The temperature’s become painful in it’s dampened strength and at this point, has swallowed me whole. It would make sense to end this torture by going inside regardless of the dripping, but I’ve become completely enamored with this slowly expanding pool. It just keeps growing. Of course I could end its growth at any time, I am in complete control of this particular puddle’s fate. Subsequently, I am in complete control of the fate of all the bits of ground stuffs that one by one are being sucked into the edges and then belly of the beast.

It grows and it grows and it grows because I’m allowing it to. I’m invested now. If I were to move, I’d step in it, break it, free the yucky stuff, and proceed on with my day as if this thing I’ve created never existed and then what would all the effort of sitting out here in the cold, shaking and quivering, be for? This is time I’ll never regain, a scene I could never recreate, and why? Why would I leave? For my own self-care?

For my own self-care?

My own self-care?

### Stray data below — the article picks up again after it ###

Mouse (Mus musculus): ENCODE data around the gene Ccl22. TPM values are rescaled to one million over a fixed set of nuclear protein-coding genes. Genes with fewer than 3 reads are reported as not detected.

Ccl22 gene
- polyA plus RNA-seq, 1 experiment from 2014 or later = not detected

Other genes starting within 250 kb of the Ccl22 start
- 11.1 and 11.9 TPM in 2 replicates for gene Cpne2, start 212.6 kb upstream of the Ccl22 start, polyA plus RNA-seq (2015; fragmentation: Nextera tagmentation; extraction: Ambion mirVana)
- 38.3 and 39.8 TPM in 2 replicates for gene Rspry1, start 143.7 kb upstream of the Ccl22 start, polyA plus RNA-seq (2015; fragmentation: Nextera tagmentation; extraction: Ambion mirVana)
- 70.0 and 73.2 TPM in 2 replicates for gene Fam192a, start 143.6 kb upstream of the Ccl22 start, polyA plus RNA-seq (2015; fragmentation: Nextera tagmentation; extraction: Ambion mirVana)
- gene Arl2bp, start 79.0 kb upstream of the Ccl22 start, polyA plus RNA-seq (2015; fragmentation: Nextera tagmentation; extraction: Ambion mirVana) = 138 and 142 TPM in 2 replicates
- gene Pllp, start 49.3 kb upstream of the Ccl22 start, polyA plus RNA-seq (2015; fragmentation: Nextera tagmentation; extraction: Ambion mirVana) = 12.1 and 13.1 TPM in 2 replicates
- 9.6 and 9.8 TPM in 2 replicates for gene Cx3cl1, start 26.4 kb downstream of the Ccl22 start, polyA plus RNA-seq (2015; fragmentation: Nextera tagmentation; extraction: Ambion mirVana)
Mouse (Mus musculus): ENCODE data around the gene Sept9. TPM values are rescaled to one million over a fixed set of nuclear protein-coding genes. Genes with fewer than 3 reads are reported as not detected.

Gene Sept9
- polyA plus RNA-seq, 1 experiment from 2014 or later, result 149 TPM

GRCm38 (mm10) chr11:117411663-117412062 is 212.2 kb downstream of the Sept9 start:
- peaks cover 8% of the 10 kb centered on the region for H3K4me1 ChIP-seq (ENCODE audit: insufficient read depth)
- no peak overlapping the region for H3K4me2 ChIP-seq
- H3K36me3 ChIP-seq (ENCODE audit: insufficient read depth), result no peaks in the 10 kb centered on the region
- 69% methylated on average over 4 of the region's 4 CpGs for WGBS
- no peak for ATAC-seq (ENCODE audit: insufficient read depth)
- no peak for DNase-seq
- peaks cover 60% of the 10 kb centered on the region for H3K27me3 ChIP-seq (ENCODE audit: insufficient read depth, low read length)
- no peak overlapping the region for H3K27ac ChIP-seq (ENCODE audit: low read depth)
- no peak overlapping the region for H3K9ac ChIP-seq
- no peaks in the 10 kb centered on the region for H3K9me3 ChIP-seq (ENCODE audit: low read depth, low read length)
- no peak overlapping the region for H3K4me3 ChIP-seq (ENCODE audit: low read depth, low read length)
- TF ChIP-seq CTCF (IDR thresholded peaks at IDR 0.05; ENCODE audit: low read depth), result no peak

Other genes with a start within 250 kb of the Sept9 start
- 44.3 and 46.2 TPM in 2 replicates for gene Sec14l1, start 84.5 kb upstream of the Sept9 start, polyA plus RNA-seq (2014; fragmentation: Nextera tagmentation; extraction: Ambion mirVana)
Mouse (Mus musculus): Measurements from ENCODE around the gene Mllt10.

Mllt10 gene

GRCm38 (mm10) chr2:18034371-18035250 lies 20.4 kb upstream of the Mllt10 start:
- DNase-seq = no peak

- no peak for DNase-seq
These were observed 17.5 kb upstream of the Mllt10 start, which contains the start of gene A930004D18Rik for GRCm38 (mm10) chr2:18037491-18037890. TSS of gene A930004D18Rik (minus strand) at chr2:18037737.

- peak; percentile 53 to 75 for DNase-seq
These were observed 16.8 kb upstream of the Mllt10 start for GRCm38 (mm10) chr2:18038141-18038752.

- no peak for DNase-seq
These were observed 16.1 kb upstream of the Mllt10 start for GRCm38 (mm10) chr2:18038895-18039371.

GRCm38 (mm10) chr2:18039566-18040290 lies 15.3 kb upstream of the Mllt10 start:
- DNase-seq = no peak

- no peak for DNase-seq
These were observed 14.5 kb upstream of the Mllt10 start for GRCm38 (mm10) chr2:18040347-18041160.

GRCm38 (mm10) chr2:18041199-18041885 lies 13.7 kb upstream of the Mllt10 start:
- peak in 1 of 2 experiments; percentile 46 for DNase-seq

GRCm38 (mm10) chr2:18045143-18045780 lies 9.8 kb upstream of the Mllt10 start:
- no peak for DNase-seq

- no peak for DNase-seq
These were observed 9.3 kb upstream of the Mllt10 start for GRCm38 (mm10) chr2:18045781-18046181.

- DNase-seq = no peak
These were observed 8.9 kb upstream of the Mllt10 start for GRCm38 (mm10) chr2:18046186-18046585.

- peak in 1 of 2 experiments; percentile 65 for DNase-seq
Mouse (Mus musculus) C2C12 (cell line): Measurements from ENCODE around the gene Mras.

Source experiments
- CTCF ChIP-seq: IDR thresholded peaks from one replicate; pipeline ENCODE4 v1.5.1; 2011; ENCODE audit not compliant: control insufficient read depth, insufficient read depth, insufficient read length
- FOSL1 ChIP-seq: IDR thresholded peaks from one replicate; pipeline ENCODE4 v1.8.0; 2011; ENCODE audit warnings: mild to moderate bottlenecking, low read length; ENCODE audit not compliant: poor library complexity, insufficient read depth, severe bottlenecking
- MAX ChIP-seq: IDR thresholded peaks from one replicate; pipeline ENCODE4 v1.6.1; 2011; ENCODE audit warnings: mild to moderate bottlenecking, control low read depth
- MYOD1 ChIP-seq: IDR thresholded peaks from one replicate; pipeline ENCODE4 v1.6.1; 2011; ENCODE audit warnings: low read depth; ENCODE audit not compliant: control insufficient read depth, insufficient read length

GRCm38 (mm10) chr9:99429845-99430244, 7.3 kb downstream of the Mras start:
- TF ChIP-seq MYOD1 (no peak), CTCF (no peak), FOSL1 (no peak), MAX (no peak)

Self-care?

Carefully, I stand. I step delicately over the puddle which recoils a bit and as I walk towards the door, a trail of splats follows me. My wet socks leave footprints across the cement and even after I strip myself completely down and wrap up in a thick blanket, some remnants of the dampness is with me. Even now, in the softness of my blanket, my toes and fingers are pruned and my guts still shiver. I pull the blanket tighter and wrap my arms around myself. Relax. Try to relax. Let your eyes sink back in their sockets. 

Sweet girl, it’s okay. It’s okay. Come here, it’s okay. 

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sit

you want to
perch upon that
branch

the one which
overlooks the meadow
where even when it

rains, rabbits skip
between flowers,
unbothered

but to rest
to observe means
stillness silence

steadiness

you can’t grip
the mug between
your hands

without spilling over
the edges shaking
unconscious

unconscious

so sit.

sit with it.
sit with it.
sit with it.

spilling, splashing,
spinning, sit.

sit with it.

the meadow will wait

Grow. Grief.

It’s dark out which by no means means it is late. No. We have entered that time of year where the sun falls at 4:30PM forcing the chickens, ducks, donkeys, dogs, and heck even myself into an earlier, Pavlovian need to eat and bunk down for the night hours before they (we) otherwise should. I’m standing at the back window watching the patches of ground visible from the light by the lamp next to me. Leaves swirl and snap in all directions as the chimes outside my backdoor clash and clang. My phone griped earlier as a “wind advisory” alert was issued for my area and boy, they weren’t kidding. I could swear my house (though short and stout) is swaying.